Human consciousness is also distributed throughout the brain (or at least activates disparate parts of the brain), Kak adds, as he recounts other show-stoppers to the computation of consciousness thought up by scientists and philosophers. So if consciousness is not computable, that makes it a strong candidate for a hurdle too high for reductionist materialism.
Not Just One Man’s Difficulty
Like Thomas Nagel, author of God and Cosmos, philosopher of mind David Chalmers would prefer to stay satisfied with a material universe. Both of them, however, only have highly speculative and untestable ways to maintain their preference. In a well-stated interview on YouTube re-posted by Evolution News, Chalmers delves into the “hard problem of consciousness.” None of us can doubt our own consciousness, he says; it is the most direct experience we have. We can doubt other people’s consciousness, but not our own. He illustrates it with zombies—not the living dead, but theoretical zombies that appear and behave just like us but are not conscious.
“When God created the world,” Chambers speculates (ironically for an atheist), He could have created a material world without consciousness. “That would make sense,” he says; it would be logically conceivable. But consciousness is something God would have had to add as a separate thing. Even taking out God, the problem remains that consciousness is separate from materialism, and superfluous to a material reality.
Chalmers then dispenses with evolutionary theory as a source of consciousness. Theories about this are generally vague and doubtful, he says. The main problem, though, is that evolution has no need to invent consciousness. The world could work perfectly well without it. An evolutionist’s world would work just fine with complex reflexes and behaviors programmed by genes. Evolution also cannot explain qualia, the direct experiences we have of the world. A color-blind person can know about colors, but cannot have the experience of red unless cured of colorblindness. Chalmers concludes that humans will never be able to solve the hard problem: Why is our behavior and sensation accompanied by conscious experience? Scientists will never find that in neurons, he argues.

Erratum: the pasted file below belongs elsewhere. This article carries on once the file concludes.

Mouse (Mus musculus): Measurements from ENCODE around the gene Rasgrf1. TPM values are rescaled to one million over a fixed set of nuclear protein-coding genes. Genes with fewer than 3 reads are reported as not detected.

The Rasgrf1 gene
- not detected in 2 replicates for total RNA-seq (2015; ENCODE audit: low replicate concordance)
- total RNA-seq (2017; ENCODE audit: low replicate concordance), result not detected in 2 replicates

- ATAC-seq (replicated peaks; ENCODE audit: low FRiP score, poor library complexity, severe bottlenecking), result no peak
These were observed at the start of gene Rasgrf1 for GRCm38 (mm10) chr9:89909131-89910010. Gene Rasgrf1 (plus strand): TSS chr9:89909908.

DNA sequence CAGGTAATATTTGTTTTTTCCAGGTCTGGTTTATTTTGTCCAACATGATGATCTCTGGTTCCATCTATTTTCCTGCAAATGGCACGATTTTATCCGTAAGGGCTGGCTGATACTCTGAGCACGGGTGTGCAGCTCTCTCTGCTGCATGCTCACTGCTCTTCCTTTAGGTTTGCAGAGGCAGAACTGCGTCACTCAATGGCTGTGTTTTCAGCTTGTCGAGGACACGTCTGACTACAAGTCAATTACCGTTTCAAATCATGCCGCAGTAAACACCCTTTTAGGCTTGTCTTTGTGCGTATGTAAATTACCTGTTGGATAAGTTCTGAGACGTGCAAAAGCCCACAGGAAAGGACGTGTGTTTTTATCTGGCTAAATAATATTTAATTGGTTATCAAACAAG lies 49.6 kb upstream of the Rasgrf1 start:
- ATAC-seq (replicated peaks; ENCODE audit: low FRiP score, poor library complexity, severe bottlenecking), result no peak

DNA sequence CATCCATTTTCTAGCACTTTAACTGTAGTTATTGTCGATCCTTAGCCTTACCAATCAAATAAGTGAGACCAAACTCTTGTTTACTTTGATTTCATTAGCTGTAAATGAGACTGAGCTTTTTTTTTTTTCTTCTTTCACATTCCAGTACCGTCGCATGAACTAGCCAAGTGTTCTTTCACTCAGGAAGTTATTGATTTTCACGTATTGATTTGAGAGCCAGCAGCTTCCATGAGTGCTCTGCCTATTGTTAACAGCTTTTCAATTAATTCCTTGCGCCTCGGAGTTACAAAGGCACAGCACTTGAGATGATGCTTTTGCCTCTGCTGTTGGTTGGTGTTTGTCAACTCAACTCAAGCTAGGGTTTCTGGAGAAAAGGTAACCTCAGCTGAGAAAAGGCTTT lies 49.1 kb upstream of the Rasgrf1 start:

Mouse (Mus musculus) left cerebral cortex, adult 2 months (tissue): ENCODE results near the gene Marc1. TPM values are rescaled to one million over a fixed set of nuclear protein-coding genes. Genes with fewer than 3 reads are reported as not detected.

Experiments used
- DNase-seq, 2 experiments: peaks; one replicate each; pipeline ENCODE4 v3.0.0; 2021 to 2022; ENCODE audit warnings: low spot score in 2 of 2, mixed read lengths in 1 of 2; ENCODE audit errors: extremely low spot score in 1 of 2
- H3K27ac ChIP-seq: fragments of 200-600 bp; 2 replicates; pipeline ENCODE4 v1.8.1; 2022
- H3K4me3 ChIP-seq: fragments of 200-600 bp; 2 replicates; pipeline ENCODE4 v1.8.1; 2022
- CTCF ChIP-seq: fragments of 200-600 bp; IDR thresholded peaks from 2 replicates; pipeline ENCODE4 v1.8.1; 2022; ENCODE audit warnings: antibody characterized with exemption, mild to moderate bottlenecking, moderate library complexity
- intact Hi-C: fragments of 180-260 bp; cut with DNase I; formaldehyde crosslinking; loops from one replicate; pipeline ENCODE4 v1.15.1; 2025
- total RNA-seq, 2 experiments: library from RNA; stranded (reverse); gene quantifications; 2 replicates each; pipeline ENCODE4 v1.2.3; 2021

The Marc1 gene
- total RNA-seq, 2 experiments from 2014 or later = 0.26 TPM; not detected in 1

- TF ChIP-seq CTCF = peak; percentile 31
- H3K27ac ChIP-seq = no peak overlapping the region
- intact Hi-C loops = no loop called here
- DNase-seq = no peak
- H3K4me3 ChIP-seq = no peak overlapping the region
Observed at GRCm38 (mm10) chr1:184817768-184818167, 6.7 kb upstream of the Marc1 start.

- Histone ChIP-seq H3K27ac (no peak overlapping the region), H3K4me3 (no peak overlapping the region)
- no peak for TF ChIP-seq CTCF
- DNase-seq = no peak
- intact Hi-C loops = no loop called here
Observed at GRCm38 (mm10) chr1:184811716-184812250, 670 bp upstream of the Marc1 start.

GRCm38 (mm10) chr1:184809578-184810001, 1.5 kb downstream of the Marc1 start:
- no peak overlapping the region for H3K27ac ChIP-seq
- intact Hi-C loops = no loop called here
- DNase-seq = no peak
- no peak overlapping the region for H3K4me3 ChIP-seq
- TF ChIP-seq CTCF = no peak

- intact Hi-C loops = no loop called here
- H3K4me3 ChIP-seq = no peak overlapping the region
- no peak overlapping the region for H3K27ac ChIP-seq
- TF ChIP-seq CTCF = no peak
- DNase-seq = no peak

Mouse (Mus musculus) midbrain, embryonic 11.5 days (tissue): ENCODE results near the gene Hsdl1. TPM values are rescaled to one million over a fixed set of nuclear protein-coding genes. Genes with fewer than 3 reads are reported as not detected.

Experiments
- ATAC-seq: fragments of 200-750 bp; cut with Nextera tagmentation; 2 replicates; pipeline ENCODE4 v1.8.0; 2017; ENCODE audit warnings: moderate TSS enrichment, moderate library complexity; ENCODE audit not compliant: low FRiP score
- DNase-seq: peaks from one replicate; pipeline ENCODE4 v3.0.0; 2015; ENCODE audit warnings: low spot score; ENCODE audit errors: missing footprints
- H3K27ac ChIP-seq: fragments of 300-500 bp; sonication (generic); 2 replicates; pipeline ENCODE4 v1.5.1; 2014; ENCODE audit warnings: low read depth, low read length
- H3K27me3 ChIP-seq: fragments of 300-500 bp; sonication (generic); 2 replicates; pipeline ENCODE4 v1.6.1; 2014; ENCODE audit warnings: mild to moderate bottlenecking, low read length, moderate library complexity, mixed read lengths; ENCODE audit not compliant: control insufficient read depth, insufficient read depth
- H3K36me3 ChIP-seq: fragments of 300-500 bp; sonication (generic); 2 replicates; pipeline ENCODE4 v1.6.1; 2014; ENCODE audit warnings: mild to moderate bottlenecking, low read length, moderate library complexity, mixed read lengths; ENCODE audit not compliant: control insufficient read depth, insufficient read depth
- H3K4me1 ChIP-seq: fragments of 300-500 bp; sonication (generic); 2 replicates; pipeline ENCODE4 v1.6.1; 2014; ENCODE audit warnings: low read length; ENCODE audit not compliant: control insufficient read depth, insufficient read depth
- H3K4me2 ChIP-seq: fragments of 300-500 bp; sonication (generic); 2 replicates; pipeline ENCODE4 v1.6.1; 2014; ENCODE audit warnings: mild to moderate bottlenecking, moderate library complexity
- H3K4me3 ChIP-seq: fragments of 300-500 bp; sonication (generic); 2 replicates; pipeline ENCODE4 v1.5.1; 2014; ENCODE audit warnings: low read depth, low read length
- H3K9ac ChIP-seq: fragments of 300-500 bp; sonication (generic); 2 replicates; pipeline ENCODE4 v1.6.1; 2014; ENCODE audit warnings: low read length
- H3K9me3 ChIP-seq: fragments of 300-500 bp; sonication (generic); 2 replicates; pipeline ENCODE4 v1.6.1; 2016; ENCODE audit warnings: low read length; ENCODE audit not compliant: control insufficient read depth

How many show-stoppers does it take to stop a show? All the other insurmountable hurdles listed above for molecules-to-man evolution in a materialistic universe remain. But here we see three prominent experts in physics and philosophy of mind, who are non-Christians, stating explicitly that materialism is missing something critical. Two of them say that consciousness is permanently beyond the reach of materialism. So readers do not have to take our word for it that the materialist show is stopped. We would just heighten the hurdle infinitely further by saying that the very use of language by these thinkers requires supernaturalism. Every proposition depends on logic (which must refer to timeless, universal and necessary truths), and morality (which assumes that the speaker desires to share his logic honestly). The materialist show, therefore, is stopped; go to another show. There’s a good one across town about a Creator. It’s called the greatest story ever told.